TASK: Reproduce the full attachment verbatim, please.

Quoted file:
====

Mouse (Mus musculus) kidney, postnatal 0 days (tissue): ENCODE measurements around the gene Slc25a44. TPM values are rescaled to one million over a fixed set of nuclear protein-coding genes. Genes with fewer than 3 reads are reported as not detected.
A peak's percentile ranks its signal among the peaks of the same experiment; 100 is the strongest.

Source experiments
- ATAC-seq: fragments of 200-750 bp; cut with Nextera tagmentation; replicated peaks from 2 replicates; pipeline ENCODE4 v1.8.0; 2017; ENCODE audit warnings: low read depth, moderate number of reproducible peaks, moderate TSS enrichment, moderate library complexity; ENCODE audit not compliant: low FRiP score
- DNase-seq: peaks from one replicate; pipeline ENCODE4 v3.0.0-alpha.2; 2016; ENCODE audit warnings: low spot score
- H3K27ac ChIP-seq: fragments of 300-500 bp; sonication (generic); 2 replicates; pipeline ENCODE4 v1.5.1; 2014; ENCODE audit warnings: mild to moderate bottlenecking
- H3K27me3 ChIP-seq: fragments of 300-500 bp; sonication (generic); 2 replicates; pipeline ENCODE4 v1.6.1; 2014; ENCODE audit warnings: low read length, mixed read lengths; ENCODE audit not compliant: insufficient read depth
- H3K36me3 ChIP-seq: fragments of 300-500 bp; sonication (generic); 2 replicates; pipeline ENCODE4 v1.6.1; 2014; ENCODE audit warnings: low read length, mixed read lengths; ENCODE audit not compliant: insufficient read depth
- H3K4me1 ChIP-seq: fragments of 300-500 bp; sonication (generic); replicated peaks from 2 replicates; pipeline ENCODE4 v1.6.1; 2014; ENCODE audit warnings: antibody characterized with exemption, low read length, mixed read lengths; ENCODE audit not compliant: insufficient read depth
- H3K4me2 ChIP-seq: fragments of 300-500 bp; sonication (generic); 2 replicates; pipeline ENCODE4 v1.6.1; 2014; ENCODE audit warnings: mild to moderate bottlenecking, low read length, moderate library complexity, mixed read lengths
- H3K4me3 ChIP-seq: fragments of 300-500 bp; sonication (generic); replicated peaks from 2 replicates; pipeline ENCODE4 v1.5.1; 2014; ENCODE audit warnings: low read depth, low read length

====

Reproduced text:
Mouse (Mus musculus) kidney, postnatal 0 days (tissue): ENCODE measurements around the gene Slc25a44. TPM values are rescaled to one million over a fixed set of nuclear protein-coding genes. Genes with fewer than 3 reads are reported as not detected.
A peak's percentile ranks its signal among the peaks of the same experiment; 100 is the strongest.

Source experiments
- ATAC-seq: fragments of 200-750 bp; cut with Nextera tagmentation; replicated peaks from 2 replicates; pipeline ENCODE4 v1.8.0; 2017; ENCODE audit warnings: low read depth, moderate number of reproducible peaks, moderate TSS enrichment, moderate library complexity; ENCODE audit not compliant: low FRiP score
- DNase-seq: peaks from one replicate; pipeline ENCODE4 v3.0.0-alpha.2; 2016; ENCODE audit warnings: low spot score
- H3K27ac ChIP-seq: fragments of 300-500 bp; sonication (generic); 2 replicates; pipeline ENCODE4 v1.5.1; 2014; ENCODE audit warnings: mild to moderate bottlenecking
- H3K27me3 ChIP-seq: fragments of 300-500 bp; sonication (generic); 2 replicates; pipeline ENCODE4 v1.6.1; 2014; ENCODE audit warnings: low read length, mixed read lengths; ENCODE audit not compliant: insufficient read depth
- H3K36me3 ChIP-seq: fragments of 300-500 bp; sonication (generic); 2 replicates; pipeline ENCODE4 v1.6.1; 2014; ENCODE audit warnings: low read length, mixed read lengths; ENCODE audit not compliant: insufficient read depth
- H3K4me1 ChIP-seq: fragments of 300-500 bp; sonication (generic); replicated peaks from 2 replicates; pipeline ENCODE4 v1.6.1; 2014; ENCODE audit warnings: antibody characterized with exemption, low read length, mixed read lengths; ENCODE audit not compliant: insufficient read depth
- H3K4me2 ChIP-seq: fragments of 300-500 bp; sonication (generic); 2 replicates; pipeline ENCODE4 v1.6.1; 2014; ENCODE audit warnings: mild to moderate bottlenecking, low read length, moderate library complexity, mixed read lengths
- H3K4me3 ChIP-seq: fragments of 300-500 bp; sonication (generic); replicated peaks from 2 replicates; pipeline ENCODE4 v1.5.1; 2014; ENCODE audit warnings: low read depth, low read length